Understanding the cost and disadvantages and benefits of loading the bulk data of a web page with AJAX.
Please see this blog post for an overview and introduction.
This site is an experiment with 3 different versions of displaying a bunch of content. Ideally as fast as possible.
Performance is a mix of actual rendering speed (which very much depends on
"quirks" in the browser) and perceived speed.
Generally, you have a choice between generating a blob of HTML on the server and sending that, or using the server just to send a skeleton framework and data in some pure format (e.g. JSON).
This experiment does NOT recommend a particular approach over another. Having these different versions helps to make you aware of the characteristics of performance and what it means when you make a realistic choice in how you develop your site.
We can alternatively call the three versions:
All content (HTML, JSON) is served straight out of memcache, with a tiny
shim of Python in Django to make that happen.
All this code is on GitHub.
If you care about performance, it wouldn't be fair to leave the techniques completely un-optimized. Let's compare some different approaches that are realistic options of optimization.
Here we have examples where we want to experiment. Considering that
generally the objective is to show data to the user as soon as follows,
one pattern is to store the data in the browser's persistent memory.
This has the advantage, that for repeated visits you can draw from something much physically nearer and show that instead of having to wait for the network. Obviously, data gets old in the browser so you'll have to combine this such that you show the "cached" stuff first until the network request has finished.
In these experiments, when you load them the very first time it just populates
the local storage mechanism, whatever that might be, and asks you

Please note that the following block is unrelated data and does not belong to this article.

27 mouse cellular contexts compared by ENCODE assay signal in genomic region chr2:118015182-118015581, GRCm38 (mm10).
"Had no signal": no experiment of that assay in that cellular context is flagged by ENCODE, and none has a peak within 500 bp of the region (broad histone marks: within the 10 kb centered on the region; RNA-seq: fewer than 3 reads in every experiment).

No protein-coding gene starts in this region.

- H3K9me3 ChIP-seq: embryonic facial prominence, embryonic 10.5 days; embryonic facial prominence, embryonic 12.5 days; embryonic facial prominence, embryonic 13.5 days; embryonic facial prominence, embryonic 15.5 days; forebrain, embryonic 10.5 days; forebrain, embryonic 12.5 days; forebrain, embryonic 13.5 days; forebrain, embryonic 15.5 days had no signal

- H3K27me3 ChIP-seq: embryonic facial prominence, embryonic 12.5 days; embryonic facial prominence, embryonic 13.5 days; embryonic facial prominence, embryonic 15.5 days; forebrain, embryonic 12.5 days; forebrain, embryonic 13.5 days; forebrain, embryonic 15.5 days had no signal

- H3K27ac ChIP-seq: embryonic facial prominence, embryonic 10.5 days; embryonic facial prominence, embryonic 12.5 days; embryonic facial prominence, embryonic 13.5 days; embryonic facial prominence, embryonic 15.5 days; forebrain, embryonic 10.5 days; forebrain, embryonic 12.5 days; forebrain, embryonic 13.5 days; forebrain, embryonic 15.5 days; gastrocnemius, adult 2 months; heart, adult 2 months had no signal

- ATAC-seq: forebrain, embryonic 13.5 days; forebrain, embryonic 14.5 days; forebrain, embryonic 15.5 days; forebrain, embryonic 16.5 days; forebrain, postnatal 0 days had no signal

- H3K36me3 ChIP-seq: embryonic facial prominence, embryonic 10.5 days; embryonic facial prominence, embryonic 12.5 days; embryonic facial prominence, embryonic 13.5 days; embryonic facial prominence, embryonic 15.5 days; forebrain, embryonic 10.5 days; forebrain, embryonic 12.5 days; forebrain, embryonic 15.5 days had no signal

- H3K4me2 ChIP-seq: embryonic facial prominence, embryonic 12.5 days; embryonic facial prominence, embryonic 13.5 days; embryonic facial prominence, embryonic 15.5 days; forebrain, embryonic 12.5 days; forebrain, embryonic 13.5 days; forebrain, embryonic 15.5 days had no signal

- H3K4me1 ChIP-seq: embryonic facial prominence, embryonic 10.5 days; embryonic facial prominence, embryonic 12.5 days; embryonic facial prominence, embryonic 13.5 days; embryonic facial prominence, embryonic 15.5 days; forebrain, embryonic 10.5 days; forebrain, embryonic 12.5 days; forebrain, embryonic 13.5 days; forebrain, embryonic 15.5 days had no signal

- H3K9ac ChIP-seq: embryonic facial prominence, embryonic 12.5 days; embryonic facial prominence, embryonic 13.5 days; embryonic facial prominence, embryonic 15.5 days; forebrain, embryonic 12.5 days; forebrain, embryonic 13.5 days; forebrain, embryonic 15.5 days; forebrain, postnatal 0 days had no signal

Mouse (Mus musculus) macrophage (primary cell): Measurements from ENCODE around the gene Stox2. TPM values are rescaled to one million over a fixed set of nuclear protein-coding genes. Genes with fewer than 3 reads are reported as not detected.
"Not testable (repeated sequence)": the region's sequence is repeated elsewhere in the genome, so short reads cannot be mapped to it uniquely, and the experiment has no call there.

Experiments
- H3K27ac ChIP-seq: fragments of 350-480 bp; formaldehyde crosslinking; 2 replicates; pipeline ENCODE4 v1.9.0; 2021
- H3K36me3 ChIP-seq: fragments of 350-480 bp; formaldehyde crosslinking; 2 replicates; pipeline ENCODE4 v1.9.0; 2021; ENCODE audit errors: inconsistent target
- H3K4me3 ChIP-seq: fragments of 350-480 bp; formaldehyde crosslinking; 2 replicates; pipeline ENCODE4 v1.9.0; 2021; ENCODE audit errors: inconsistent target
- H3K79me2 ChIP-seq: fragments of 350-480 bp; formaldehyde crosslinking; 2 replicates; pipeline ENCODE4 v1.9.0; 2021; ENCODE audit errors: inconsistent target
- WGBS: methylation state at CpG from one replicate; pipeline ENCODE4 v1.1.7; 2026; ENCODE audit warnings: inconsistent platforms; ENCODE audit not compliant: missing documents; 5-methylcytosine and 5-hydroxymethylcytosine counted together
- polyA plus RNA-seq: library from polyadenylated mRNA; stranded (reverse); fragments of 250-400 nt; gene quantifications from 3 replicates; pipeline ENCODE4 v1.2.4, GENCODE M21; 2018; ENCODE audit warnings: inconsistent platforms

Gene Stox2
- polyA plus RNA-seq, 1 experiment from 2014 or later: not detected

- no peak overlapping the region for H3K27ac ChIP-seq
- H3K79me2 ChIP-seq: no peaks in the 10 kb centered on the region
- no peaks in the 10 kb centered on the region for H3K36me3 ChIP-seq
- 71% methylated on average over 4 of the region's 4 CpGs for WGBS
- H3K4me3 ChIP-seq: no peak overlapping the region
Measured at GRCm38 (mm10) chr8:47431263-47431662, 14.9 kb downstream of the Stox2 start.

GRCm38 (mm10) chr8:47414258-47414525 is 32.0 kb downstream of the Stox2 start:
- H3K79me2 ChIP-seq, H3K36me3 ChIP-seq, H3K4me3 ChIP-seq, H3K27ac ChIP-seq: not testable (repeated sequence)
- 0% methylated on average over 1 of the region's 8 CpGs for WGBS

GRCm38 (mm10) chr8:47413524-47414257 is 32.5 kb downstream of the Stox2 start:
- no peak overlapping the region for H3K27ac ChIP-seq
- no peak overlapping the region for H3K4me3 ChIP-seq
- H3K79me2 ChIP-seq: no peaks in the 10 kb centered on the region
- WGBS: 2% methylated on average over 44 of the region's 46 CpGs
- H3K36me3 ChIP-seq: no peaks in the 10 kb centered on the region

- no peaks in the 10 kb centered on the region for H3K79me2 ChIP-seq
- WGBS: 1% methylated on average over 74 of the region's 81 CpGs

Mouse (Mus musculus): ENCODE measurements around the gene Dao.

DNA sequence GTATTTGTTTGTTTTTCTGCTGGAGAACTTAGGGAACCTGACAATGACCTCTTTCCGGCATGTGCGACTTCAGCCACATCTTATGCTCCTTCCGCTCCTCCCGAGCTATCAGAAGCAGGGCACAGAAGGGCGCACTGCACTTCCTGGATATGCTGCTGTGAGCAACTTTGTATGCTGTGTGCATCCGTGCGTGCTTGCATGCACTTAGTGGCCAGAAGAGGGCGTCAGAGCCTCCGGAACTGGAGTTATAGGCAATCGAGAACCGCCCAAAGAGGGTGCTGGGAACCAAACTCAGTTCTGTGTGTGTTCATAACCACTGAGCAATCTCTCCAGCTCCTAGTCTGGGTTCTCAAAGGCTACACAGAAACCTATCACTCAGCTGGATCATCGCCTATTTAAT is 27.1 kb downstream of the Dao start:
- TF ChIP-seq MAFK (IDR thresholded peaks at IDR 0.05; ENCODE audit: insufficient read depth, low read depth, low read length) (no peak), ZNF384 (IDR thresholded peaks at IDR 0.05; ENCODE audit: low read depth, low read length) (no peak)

to refresh the page. In a production application, you'd want to
"fail gracefully" and be patient that first time and render once the
network request has finished.
Also, in a production application, you probably want to first and foremost display what you have in your local storage mechanism immediately and once the network request finishes, you update the page with the latest and greatest data from the server.
Remember, this is an experimental playground. The point is to get a feel for how fast it can render with various techniques.
IndexedDB) so you can later do more advanced queries and you can do writes without updating one enormous big blob.
localStorageis fast but inefficient if you intend to do many inserts, queries, updates etc on the data.
Clearly, by clicking around on these versions it's apparent that the more HTML you generate on the server the better. In terms of performance.
Websites that are useful and easy to use can be perceived to be faster. A "fat client" web page with fancy features that can load more content/functionality almost instantly is more useful.
If your site has a high bounce rate and you want happy once-in-a-while
visitors, then render as much as you possibly can on the server.
If you expect your users to stick around and perform multiple tasks, pay the upfront cost and go for a fat client.
Everything has a "It depends" label on it.